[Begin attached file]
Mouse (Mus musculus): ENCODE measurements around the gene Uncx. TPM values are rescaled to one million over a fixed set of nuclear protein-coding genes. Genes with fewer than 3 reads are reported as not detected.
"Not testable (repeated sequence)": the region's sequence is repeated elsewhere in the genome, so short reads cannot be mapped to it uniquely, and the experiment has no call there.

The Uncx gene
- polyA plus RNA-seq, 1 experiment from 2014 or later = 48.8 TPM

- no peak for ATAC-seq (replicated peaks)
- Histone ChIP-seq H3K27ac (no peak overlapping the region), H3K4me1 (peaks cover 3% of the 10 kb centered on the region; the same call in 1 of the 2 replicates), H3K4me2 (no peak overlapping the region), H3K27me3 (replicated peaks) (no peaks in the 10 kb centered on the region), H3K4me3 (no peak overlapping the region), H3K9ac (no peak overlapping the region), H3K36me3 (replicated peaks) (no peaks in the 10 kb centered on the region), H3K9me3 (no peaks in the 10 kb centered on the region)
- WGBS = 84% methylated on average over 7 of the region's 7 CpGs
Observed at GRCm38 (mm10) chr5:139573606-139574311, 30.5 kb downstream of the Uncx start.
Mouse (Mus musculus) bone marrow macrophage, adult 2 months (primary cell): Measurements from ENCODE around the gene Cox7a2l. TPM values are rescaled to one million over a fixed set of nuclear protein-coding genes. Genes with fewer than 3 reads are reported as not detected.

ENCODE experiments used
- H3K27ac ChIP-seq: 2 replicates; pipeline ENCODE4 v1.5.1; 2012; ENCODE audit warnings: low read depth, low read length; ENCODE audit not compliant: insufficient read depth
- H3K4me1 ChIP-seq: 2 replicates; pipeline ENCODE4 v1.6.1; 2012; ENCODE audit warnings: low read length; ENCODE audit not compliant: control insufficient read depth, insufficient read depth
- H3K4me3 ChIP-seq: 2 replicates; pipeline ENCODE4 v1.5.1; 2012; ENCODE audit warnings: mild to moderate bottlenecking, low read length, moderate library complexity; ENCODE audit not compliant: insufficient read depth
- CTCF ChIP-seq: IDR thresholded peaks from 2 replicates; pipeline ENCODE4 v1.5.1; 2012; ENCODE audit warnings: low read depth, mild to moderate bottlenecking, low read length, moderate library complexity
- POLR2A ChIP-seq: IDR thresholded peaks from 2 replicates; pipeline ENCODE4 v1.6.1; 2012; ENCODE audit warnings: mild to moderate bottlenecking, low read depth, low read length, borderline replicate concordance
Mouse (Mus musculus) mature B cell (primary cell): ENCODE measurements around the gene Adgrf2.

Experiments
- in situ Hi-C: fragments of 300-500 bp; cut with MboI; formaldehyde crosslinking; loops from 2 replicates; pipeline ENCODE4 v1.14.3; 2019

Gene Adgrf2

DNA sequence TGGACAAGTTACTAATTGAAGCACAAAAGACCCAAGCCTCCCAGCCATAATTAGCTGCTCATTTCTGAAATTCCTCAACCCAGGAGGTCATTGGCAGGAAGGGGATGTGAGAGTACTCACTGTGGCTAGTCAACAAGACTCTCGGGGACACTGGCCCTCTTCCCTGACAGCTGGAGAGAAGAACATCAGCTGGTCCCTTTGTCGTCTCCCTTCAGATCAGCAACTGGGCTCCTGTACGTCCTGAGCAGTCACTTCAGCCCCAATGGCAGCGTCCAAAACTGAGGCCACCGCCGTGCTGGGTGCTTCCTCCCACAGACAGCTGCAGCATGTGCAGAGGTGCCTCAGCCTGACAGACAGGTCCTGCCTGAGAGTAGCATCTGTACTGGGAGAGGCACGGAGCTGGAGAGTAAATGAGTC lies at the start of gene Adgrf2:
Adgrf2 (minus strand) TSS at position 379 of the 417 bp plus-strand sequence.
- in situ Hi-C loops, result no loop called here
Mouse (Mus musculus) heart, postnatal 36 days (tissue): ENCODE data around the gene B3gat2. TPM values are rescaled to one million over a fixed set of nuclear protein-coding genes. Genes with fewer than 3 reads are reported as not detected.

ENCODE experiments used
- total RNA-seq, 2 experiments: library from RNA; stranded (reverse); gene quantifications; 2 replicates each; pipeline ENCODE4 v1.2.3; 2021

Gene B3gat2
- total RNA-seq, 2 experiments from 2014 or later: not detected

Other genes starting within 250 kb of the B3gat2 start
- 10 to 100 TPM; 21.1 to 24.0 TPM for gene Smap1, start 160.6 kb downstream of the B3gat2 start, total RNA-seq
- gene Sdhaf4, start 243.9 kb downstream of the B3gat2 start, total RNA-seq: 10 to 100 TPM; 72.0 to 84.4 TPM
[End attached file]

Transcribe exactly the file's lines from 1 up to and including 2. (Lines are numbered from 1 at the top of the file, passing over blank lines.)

Mouse (Mus musculus): ENCODE measurements around the gene Uncx. TPM values are rescaled to one million over a fixed set of nuclear protein-coding genes. Genes with fewer than 3 reads are reported as not detected.
"Not testable (repeated sequence)": the region's sequence is repeated elsewhere in the genome, so short reads cannot be mapped to it uniquely, and the experiment has no call there.